Saturday, September 27, 2008

Gershwin on a shoe string

George Gershwin's (maternal?) grandfather, it appears, is from Vilnius, though he left to live in St Petersburg and later then in the US. So it was entirely natural to have a concert of his music as the opening concert of the St Christopher orchestra's opening season, sponsored by the American centre (their cultural institute, though where was their cultural attache?)

But it was a concert on a shoestring budget. I don't like the way the St Christopher concerts are beginning to resemble the concert programmes of the early 19th century, with a bit of piano music, a bit of singing, a bit of chamber music and a bit of orchestral music. If I pay for a concert (and to be fair, I did not, since not having got round to buy a ticket before, I was waiting in a ticket queue and a nice member of the audience suddenly thrust a spare invitation into my hand) I like to have some consistency in the offerings.

But here we were, with Rokas and Sonata Zubovas playing the Rhapsody in Blue on one piano. Clearly the hall does not have space for the orchestra size needed for this event, and the cost might have been astronomical. But I wondered a lot about this arrangement. If two people are sitting side by side at the same piano, it must mean that the piano and orchestra lines are divided up into high and low parts (with two pianos the 'soloist' would have been easier to identify). I am sure, for example, that the piece involves at least one run of the finger from piano bottom note to the top note of the piano - but this could clearly not be done (I may have spotted half this run). So not a pleasing arrangement. They played it well, and seemed to have fun, but it lacked sparkle - it was beautiful in a Lithuanian sort of way but could have had more bite, and greater differences in tone colours.

This was followed by three pupils from the national M K Ciurlionis school, Austeja Juskaityte, Agne Keblyte, and Vilius Daskevicius playing three preludes for violin, harp (was this part really written for harp?) and cello. Juskaityte did well with producing an almost Gershwinian sound on her violin, Keblyte was a rock-solid harpist and Daskevicius also played nicely. But overall the sound was a bit thin, and I wonder how difficult it is for people of an eastern-European music tradition to produce an authentic American sound. Also, do people pay for tickets to hear school children, albeit talented ones, in an evening concert?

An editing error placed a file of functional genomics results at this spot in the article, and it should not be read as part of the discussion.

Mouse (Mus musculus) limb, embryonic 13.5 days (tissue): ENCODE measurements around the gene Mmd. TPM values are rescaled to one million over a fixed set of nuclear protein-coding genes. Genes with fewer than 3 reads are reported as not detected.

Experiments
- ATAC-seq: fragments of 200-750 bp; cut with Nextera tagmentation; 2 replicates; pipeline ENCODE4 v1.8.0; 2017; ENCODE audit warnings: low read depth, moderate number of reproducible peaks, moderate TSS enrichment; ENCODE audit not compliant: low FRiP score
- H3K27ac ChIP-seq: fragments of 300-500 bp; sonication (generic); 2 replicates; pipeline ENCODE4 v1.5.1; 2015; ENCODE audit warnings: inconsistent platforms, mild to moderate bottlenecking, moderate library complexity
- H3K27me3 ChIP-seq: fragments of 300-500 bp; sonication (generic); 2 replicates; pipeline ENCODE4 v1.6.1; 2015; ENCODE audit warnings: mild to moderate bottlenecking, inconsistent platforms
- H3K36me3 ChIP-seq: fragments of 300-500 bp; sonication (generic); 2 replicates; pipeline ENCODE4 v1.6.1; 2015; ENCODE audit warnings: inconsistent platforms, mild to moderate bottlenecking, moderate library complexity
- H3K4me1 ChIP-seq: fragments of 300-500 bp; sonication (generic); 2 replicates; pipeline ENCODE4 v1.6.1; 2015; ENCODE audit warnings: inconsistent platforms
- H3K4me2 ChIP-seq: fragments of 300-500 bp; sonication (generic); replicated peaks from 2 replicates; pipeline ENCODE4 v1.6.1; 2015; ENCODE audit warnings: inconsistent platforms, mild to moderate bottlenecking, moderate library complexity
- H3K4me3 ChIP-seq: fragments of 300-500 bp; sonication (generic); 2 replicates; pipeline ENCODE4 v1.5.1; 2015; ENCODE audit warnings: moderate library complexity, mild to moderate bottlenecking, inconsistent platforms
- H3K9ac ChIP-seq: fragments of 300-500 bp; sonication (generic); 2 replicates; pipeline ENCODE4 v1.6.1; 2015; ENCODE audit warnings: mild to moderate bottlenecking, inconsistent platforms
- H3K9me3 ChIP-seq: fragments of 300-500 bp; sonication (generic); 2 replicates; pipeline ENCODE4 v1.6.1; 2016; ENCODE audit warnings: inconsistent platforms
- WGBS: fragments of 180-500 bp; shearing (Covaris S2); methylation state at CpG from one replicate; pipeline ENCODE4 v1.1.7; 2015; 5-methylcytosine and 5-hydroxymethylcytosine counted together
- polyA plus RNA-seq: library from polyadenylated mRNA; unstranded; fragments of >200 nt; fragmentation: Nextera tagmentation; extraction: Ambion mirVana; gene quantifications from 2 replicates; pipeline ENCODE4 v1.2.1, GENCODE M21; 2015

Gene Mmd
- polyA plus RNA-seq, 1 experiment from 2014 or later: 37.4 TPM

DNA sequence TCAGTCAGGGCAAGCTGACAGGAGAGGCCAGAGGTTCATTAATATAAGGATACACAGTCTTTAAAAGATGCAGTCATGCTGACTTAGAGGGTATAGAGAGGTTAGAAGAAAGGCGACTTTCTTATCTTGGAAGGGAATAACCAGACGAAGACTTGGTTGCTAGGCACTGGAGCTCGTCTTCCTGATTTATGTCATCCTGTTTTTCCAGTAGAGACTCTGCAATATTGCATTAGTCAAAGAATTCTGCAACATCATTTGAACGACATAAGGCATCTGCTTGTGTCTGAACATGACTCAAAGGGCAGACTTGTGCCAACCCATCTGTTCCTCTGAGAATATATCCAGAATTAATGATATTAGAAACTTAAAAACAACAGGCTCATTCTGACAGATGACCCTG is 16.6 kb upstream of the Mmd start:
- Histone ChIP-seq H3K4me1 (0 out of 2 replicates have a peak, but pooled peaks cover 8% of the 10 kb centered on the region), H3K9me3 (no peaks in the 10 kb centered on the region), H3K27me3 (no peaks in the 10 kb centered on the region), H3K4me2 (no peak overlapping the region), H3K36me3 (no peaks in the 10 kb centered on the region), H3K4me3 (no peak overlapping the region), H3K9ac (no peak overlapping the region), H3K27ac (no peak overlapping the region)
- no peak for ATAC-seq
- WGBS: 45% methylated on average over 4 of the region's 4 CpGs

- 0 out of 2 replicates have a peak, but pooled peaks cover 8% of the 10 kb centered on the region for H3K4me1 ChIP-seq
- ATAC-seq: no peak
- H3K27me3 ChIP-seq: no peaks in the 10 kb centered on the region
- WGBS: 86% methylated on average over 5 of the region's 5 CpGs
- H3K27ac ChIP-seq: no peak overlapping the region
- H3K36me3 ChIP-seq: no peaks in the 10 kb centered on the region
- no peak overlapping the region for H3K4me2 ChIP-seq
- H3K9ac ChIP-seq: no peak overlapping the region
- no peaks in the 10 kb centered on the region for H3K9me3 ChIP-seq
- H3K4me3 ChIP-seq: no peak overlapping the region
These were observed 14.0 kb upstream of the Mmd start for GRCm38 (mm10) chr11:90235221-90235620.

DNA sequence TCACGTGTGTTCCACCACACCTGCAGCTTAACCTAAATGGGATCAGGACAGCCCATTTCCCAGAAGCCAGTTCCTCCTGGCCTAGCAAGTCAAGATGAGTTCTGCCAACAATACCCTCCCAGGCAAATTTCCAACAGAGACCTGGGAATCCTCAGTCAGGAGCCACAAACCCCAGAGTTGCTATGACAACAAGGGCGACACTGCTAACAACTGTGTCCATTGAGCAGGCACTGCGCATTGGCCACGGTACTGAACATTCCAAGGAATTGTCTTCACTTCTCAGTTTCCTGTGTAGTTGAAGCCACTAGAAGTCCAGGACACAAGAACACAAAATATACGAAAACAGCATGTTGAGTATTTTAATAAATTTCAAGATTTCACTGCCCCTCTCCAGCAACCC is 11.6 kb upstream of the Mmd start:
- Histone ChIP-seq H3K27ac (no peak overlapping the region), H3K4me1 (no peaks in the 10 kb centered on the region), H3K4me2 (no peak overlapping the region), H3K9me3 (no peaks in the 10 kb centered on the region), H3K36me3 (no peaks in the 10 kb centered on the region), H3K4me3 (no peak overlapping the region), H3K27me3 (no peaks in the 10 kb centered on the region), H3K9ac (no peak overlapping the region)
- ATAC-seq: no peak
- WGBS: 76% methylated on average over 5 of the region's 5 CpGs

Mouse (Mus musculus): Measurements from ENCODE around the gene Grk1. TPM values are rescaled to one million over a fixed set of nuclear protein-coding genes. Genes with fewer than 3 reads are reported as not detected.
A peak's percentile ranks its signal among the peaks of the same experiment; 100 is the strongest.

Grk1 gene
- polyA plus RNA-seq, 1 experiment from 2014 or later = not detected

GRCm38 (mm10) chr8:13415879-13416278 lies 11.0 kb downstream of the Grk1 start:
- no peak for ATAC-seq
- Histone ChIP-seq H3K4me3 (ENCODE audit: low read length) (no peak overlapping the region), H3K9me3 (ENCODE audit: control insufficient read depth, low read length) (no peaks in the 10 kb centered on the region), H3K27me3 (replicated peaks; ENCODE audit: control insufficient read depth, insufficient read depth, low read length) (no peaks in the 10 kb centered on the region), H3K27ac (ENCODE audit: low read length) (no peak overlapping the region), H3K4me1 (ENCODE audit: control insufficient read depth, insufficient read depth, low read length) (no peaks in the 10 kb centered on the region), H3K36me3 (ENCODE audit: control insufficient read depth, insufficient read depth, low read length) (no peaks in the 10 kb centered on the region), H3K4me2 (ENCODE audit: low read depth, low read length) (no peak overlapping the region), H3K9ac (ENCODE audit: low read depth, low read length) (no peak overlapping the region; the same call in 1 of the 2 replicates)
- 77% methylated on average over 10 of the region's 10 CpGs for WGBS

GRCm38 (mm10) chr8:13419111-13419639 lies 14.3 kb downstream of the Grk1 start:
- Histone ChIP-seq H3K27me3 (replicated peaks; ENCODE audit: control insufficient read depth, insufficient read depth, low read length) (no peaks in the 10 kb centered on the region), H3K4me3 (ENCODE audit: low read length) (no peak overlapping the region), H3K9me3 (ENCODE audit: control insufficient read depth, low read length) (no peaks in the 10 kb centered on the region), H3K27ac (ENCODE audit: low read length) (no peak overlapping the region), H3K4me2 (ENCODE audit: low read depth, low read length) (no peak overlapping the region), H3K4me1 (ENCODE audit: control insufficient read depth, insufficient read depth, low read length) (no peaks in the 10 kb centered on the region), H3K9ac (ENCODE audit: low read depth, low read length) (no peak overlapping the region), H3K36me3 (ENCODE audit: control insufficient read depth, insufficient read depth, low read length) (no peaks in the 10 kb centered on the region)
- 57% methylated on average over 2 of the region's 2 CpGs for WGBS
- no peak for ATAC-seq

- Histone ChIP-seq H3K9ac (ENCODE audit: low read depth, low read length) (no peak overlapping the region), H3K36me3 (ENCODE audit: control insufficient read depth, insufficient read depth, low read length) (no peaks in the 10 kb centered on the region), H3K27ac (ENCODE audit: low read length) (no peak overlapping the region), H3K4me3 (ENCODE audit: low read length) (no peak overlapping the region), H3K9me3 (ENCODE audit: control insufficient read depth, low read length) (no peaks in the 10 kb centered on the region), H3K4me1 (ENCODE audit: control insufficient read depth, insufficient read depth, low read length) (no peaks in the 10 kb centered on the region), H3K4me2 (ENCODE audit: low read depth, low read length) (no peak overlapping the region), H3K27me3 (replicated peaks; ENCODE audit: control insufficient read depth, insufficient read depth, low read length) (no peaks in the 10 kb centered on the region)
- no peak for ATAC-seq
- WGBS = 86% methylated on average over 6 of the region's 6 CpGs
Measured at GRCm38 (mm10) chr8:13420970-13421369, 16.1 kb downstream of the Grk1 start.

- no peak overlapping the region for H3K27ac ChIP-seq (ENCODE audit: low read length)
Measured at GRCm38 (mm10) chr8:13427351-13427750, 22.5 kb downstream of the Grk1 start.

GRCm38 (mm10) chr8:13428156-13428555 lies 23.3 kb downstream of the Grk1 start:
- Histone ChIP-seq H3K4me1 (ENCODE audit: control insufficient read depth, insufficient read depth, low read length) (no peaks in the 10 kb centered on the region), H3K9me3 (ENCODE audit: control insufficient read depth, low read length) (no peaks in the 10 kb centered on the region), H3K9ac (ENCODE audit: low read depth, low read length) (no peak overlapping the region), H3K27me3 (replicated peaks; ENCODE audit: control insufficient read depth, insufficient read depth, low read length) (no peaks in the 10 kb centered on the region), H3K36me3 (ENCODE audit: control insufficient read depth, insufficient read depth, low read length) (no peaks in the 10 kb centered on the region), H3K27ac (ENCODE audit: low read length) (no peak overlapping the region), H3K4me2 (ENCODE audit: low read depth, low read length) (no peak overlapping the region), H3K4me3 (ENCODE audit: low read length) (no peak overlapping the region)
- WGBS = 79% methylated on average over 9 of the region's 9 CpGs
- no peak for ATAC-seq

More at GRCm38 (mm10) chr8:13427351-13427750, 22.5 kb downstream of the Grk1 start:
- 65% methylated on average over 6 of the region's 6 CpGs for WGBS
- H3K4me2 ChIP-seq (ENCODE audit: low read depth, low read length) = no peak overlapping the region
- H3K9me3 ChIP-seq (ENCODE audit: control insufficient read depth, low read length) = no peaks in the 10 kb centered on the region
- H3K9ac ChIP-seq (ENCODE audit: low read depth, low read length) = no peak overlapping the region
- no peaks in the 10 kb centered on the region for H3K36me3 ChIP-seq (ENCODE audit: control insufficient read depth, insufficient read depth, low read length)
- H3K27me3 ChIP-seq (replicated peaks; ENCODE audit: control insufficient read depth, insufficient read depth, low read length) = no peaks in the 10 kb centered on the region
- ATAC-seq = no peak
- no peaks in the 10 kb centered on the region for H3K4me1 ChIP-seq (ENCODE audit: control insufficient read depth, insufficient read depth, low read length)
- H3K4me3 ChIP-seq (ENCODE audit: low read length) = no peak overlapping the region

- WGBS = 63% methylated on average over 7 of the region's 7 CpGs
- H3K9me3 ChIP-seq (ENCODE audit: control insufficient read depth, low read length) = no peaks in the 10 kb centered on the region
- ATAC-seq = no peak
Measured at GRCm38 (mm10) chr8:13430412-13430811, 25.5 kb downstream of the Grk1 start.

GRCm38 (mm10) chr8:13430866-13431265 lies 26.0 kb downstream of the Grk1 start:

The two Zubovas finished off with a piano transcription of the Cuban overture. Again nice, but better in an orchestra, I think. I could imagine some trumpet solos here and there. Did not quite swing.

Would have liked to have told you about the second half of the concert, with the St Christopher orchestra and the two soloists Liora Griodnikaite and Jonas Sakalauskas singing popular Gershwin songs, but my toothache called for urgent action and I left. (Though I feel a bit bad going home for 'just a toothache' when I knew a guy who visited concerts in the terminal stages of cancer). Can't say that having a baby sitting immediately behind me (what were the parents thinking of?) exactly inspired me to stay either. I wish concert organisers were stricter about this.

Nice touch, though - the programme booklet included an announcement of the next concerts. Good marketing!


Anonymous said...

would it be different if they were students?

violainvilnius said...

well, yes, I have a problem with my own comment on school children.... I mean young Menuhin and so on, who performed in big halls when they were of an age at which they should have been at school. But while these youngsters were good for their age, they were not of the same level as a young Menuhin.....